The TTU funding, which was included in the U.S. Congress discretionary spending bill Nov. 20, comes as a result of efforts by members of the Tennessee delegation in Congress – Sen. Bill Frist, Sen. Lamar Alexander, Rep. Bart Gordon, and Rep. Lincoln Davis.
"We're grateful for the support we receive from our Tennessee delegation in Washington," said TTU President Bob Bell. "They keep the interests of Tennessee Tech and all of their constituents in mind as they continue the good work they do for our nation."
"Tennessee Tech is one of the best universities in the state," said Gordon. "And the students and faculty at Tech are among the best and brightest. That's why I work so hard to ensure the university has the resources it needs to teach students skills needed to compete in a dynamic, high-tech workforce."
The federal funds include $500,000 for the TTU School of Nursing building project, for which private donations are currently being sought. The new nursing facility will allow TTU to double the number of nurses it graduates each year, helping address a nursing shortage in Tennessee and across the nation. The project will also allow TTU to create a Center for Rural Health Nursing, which will focus on serving the nursing and health-related needs of the rural populations surrounding TTU. The university hopes to break ground on the facility in Fall 2005.
Just over $1.3 million in funding will support a new STEM (science, technology, engineering and mathematics) Center at TTU. The proposed $6 million center will focus on teaching and learning in those fields and house state-of-the-art laboratories to help train teachers in the region to develop better methods of teaching science-related subjects with appropriate technology. The ultimate goal, according to campus officials, is to develop ways to help students become better educated and prepared for careers in science, technology, engineering and mathematics.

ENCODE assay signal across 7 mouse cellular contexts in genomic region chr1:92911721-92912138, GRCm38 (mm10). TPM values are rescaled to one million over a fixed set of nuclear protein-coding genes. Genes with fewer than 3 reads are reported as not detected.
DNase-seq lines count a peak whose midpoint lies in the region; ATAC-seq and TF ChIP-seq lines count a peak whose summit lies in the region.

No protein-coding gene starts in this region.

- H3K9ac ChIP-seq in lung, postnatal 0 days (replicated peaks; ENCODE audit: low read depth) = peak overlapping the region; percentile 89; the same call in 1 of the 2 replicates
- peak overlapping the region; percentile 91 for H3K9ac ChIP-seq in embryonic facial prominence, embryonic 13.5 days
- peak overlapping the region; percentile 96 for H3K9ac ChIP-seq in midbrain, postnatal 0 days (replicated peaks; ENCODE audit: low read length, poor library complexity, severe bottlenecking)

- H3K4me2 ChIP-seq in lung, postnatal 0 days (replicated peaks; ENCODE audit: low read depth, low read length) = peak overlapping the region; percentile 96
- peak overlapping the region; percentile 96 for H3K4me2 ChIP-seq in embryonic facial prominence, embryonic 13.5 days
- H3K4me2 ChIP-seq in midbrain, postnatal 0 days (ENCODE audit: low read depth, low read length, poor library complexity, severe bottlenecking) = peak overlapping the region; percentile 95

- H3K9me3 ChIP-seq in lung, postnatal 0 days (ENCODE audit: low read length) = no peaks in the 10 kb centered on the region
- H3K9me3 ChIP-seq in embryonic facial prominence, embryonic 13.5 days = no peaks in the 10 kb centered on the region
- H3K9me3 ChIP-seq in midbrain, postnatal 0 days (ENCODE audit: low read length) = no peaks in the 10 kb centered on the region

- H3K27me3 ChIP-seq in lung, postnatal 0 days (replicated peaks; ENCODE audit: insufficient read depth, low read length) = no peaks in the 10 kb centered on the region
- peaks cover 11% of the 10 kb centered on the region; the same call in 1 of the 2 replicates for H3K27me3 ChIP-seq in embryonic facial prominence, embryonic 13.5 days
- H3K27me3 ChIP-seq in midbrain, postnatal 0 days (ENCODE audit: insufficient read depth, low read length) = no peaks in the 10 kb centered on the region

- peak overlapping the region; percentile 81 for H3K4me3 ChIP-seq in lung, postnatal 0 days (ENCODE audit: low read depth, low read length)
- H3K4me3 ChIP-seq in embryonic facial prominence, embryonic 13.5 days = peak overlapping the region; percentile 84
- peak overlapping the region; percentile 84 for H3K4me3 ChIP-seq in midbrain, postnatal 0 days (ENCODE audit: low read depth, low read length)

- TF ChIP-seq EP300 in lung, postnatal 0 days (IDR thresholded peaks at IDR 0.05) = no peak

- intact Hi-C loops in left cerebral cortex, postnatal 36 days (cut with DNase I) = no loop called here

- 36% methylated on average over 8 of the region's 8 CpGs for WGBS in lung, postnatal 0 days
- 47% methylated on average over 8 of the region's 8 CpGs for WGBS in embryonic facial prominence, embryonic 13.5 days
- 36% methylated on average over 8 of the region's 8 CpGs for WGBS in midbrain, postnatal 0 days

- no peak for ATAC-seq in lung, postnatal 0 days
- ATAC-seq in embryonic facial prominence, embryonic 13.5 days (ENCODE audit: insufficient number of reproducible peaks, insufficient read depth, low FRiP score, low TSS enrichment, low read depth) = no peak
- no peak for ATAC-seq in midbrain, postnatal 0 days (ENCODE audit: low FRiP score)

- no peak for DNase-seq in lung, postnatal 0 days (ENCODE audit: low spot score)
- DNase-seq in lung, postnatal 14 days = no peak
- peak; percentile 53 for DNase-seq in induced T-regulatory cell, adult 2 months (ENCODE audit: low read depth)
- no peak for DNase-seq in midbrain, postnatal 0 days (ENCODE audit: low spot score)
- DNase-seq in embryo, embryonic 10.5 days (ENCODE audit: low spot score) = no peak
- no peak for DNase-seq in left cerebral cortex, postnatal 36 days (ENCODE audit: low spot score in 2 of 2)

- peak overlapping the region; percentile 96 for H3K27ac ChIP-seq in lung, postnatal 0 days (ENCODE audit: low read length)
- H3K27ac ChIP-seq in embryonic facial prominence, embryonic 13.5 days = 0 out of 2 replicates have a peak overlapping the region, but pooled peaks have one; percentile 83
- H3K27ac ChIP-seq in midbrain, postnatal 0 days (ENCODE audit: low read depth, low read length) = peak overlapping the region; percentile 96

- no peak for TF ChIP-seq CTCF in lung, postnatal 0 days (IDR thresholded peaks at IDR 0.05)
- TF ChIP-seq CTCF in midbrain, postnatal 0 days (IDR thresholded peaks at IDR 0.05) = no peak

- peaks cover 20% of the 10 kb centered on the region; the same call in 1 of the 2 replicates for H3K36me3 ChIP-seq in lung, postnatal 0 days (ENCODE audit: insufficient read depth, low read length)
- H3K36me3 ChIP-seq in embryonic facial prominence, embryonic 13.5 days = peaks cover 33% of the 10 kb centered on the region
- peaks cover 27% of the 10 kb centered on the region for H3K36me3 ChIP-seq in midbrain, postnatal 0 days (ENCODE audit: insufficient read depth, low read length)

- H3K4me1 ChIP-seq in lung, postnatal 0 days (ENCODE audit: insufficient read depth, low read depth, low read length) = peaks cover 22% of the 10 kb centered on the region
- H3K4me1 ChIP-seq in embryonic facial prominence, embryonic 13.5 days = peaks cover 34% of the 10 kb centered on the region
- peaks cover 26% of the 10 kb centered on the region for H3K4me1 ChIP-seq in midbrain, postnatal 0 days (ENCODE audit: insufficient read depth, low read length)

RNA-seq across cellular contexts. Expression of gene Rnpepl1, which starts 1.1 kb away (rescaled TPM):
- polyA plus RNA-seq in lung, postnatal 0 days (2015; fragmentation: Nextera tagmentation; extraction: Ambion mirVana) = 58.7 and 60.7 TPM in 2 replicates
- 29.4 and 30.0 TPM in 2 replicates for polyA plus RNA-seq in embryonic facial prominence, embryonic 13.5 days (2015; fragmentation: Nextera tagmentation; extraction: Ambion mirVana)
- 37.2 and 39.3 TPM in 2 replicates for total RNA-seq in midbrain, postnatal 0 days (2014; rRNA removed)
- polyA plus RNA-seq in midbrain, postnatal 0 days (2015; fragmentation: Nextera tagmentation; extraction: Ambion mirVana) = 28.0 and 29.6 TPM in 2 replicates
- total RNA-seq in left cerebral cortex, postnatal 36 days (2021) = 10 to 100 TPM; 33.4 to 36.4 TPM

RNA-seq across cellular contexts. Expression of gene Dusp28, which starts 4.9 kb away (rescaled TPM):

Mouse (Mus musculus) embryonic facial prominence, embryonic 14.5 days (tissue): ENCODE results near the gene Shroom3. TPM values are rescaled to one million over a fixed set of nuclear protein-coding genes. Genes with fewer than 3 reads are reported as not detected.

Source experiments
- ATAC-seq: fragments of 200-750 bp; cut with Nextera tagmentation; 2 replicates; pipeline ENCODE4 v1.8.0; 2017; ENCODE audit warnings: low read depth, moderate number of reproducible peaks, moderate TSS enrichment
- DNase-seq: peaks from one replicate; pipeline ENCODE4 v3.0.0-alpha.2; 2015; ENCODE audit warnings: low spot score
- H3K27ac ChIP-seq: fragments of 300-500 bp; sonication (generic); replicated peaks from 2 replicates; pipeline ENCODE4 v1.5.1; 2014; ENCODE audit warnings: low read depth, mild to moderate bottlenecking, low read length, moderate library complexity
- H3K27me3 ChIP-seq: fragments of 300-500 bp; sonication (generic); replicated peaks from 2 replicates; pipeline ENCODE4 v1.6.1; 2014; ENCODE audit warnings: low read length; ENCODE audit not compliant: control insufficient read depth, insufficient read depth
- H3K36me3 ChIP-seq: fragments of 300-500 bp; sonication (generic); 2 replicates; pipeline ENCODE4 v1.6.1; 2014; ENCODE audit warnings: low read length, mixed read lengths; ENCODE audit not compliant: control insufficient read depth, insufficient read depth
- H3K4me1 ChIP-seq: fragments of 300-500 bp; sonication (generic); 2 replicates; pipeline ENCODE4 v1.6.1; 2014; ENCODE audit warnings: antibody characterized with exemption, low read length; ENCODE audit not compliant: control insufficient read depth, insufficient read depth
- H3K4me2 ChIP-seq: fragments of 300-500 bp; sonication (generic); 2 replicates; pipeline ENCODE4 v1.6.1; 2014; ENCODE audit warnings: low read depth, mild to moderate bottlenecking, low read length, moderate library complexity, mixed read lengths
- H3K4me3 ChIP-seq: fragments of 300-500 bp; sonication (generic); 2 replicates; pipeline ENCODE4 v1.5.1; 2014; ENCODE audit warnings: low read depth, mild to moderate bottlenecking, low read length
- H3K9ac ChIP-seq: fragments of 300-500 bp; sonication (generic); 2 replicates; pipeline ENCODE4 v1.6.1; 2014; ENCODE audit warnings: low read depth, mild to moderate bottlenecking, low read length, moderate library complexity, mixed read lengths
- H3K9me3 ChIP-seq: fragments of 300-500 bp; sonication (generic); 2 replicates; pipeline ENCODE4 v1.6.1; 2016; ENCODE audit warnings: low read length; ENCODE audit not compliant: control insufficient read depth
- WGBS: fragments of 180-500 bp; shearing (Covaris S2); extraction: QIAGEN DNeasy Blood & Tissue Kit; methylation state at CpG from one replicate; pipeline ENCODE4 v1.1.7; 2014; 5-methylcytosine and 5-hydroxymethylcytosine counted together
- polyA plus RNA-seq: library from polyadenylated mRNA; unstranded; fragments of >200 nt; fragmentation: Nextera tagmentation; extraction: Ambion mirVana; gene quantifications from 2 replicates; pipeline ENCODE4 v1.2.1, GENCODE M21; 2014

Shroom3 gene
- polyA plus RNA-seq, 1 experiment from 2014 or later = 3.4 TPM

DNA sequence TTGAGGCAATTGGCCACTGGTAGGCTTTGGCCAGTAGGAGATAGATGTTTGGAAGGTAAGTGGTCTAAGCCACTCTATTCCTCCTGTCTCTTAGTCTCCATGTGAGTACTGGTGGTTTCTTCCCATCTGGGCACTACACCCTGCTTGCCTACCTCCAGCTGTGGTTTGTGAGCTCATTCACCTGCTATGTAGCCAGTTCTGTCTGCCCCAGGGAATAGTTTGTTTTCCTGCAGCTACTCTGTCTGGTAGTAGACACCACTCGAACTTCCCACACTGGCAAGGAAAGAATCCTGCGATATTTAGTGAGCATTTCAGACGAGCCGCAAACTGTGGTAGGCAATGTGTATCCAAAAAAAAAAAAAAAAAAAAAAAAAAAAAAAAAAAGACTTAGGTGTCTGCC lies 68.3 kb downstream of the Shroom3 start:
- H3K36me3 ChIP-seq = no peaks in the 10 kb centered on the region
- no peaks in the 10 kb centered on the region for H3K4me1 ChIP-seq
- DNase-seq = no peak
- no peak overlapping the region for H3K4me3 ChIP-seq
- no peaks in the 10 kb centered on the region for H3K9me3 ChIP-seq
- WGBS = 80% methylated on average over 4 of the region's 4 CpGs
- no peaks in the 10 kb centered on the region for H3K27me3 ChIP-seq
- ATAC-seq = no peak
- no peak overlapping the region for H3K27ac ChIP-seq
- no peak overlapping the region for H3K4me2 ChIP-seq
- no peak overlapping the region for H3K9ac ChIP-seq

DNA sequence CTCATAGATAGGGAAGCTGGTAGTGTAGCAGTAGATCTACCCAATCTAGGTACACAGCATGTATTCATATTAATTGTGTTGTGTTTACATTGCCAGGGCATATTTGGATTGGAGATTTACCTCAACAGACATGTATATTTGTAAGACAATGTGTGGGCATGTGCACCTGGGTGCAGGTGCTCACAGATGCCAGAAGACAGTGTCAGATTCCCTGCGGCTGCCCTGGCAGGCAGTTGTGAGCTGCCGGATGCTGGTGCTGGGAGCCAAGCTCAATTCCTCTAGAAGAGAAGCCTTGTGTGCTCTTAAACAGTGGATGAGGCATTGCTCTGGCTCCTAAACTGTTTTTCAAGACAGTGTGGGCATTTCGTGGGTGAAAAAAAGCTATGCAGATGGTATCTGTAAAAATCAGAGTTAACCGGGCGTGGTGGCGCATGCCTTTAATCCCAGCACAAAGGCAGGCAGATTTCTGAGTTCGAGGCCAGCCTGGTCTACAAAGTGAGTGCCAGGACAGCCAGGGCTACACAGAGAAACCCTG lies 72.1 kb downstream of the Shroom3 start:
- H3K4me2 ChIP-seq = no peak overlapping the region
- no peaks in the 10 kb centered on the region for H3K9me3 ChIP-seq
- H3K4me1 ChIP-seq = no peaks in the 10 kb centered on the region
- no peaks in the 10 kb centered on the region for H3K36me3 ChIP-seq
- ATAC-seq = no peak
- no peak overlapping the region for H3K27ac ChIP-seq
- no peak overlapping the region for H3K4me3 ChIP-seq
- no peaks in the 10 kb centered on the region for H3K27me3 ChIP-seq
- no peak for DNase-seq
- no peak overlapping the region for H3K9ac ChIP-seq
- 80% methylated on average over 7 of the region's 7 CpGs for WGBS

"Math and science skills are critical for workers in an increasingly global economy," said Senate Majority Leader Frist. "This funding is an investment in Cookeville students, and will allow Tennessee Technological University to ensure its students are prepared to use the science and technology that is driving the world marketplace."
The project will have both immediate and long-term impact, according to Bell. "By helping our teachers today learn better methods to use in the classrooms, we're also helping all the future generations of students who will study and work in these fields. The center will benefit everyone — the K-12 systems through teacher and student preparation, the university through collaboration and research, and the community through a more highly trained and skilled workforce," he said. "And what better place to house it than the state's only technological university?"TTU researchers will also benefit from another $250,000 in federal funds to continue research on materials for rapid repairs of highway and airfield pavements. TTU faculty members are currently working on a process to speed repairs and reduce expense for both commercial and military operations. The funding will allow continued refinement and improvement of the materials.